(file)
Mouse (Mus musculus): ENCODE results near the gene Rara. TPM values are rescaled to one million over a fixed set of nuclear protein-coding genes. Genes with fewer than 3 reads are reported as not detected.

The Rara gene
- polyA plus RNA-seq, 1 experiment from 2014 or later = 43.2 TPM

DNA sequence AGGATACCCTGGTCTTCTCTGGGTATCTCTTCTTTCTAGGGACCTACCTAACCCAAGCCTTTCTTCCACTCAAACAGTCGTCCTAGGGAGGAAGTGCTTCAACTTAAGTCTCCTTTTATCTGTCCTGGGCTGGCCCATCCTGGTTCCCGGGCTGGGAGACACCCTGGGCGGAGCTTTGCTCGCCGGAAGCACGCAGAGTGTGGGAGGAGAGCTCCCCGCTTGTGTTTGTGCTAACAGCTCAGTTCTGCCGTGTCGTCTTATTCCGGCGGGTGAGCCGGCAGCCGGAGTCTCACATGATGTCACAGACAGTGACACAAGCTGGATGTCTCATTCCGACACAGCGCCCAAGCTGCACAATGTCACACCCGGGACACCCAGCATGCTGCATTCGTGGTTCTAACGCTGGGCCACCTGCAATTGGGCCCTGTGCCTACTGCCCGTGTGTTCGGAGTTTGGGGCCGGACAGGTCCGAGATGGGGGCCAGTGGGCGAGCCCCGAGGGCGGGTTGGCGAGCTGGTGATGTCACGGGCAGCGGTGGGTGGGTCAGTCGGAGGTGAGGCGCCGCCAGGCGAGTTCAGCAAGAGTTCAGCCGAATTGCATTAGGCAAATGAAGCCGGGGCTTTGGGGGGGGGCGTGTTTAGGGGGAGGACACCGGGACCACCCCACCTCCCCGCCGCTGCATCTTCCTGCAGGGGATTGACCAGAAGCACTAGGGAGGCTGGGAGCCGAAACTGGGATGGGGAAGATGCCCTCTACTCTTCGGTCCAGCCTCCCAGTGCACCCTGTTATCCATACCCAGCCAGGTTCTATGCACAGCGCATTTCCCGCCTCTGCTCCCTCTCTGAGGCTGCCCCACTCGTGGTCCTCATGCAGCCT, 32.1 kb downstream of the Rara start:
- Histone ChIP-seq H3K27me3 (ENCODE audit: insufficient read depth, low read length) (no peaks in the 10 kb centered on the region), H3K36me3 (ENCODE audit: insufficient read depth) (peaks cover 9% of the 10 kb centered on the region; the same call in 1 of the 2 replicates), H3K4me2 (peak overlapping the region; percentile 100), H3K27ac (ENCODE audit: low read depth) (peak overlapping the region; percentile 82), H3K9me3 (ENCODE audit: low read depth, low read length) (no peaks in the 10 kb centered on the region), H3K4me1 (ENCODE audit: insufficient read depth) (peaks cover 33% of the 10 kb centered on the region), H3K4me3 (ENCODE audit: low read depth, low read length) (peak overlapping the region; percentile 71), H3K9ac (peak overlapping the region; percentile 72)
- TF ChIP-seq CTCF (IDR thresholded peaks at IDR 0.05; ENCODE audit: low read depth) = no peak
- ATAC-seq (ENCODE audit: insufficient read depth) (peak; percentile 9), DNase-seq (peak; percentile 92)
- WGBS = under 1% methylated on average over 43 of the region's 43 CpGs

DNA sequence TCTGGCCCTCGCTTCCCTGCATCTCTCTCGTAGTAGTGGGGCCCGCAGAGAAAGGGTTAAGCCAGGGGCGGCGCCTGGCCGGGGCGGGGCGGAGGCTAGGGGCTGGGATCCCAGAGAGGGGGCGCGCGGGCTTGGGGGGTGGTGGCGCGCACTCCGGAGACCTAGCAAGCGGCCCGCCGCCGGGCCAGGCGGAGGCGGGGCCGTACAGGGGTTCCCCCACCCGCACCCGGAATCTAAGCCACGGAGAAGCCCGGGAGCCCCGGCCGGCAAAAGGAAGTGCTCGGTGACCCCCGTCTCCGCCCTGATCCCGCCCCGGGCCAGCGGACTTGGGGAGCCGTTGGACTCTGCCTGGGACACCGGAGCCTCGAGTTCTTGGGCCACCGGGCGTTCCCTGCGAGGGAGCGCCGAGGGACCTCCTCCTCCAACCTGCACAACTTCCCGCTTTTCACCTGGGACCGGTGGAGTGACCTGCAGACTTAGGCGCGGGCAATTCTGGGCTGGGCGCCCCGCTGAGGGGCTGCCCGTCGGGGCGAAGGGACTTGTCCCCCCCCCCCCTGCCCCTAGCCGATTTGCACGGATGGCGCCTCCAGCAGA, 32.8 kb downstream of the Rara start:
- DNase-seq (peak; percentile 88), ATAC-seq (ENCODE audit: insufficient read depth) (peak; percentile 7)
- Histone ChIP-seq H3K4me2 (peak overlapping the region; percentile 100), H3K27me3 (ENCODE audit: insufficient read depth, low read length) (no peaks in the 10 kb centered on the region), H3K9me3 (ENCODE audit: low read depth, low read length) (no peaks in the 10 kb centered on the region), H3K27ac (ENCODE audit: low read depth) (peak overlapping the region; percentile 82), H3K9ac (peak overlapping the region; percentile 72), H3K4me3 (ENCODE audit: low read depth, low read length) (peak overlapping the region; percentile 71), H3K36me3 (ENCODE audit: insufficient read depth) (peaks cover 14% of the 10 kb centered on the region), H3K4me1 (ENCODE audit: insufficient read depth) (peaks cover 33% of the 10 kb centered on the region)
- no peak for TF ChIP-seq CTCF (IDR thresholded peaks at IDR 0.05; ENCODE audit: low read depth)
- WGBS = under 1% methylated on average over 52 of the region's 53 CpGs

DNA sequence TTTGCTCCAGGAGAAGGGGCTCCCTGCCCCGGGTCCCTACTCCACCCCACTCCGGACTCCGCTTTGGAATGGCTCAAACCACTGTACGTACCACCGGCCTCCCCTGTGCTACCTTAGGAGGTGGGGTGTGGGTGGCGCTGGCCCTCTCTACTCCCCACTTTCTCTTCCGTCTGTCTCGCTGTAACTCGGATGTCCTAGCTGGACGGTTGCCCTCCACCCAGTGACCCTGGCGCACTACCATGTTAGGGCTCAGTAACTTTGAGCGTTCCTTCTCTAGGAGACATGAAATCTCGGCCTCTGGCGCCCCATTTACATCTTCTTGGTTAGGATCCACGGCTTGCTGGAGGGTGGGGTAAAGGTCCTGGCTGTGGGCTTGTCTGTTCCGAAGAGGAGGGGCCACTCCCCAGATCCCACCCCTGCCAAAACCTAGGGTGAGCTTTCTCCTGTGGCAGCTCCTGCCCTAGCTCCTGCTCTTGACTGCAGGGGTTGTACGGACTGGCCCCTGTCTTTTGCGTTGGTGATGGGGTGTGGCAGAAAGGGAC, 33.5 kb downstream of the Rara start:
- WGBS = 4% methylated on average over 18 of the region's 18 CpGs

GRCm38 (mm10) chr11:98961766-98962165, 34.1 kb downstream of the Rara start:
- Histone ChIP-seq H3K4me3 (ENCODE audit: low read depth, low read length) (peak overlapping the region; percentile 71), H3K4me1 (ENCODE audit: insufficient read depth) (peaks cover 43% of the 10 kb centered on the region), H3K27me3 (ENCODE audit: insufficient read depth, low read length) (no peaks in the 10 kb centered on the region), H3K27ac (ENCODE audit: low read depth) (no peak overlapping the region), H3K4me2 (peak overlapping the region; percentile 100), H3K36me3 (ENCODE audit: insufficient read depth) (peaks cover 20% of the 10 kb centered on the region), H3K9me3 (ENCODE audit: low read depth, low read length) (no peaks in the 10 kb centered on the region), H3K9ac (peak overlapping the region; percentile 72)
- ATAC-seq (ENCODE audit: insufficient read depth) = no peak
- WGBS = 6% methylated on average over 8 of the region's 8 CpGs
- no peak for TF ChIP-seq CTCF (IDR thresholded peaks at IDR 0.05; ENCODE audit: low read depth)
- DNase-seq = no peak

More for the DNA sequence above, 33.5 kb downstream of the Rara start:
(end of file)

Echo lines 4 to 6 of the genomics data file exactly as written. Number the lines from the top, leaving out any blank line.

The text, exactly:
DNA sequence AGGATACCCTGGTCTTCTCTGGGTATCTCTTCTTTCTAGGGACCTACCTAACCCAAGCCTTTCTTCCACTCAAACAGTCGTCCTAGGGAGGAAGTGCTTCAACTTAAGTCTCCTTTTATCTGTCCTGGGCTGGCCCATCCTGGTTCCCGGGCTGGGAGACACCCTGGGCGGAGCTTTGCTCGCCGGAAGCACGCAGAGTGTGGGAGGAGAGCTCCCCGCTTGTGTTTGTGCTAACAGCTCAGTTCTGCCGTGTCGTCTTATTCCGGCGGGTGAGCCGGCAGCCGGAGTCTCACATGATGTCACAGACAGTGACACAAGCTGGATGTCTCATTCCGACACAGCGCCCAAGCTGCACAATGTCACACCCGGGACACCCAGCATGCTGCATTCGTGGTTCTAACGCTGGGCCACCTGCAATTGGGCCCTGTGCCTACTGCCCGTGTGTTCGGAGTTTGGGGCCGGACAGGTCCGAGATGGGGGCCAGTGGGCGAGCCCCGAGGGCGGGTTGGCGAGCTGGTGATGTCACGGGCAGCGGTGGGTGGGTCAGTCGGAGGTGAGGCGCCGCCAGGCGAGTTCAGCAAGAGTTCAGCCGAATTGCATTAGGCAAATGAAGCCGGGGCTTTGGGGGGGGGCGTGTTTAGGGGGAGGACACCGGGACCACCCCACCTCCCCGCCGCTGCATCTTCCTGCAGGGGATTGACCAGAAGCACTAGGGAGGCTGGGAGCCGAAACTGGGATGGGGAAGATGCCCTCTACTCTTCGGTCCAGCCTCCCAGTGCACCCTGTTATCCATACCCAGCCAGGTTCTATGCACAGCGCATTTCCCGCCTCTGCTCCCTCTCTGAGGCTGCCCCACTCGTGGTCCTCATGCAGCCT, 32.1 kb downstream of the Rara start:
- Histone ChIP-seq H3K27me3 (ENCODE audit: insufficient read depth, low read length) (no peaks in the 10 kb centered on the region), H3K36me3 (ENCODE audit: insufficient read depth) (peaks cover 9% of the 10 kb centered on the region; the same call in 1 of the 2 replicates), H3K4me2 (peak overlapping the region; percentile 100), H3K27ac (ENCODE audit: low read depth) (peak overlapping the region; percentile 82), H3K9me3 (ENCODE audit: low read depth, low read length) (no peaks in the 10 kb centered on the region), H3K4me1 (ENCODE audit: insufficient read depth) (peaks cover 33% of the 10 kb centered on the region), H3K4me3 (ENCODE audit: low read depth, low read length) (peak overlapping the region; percentile 71), H3K9ac (peak overlapping the region; percentile 72)
- TF ChIP-seq CTCF (IDR thresholded peaks at IDR 0.05; ENCODE audit: low read depth) = no peak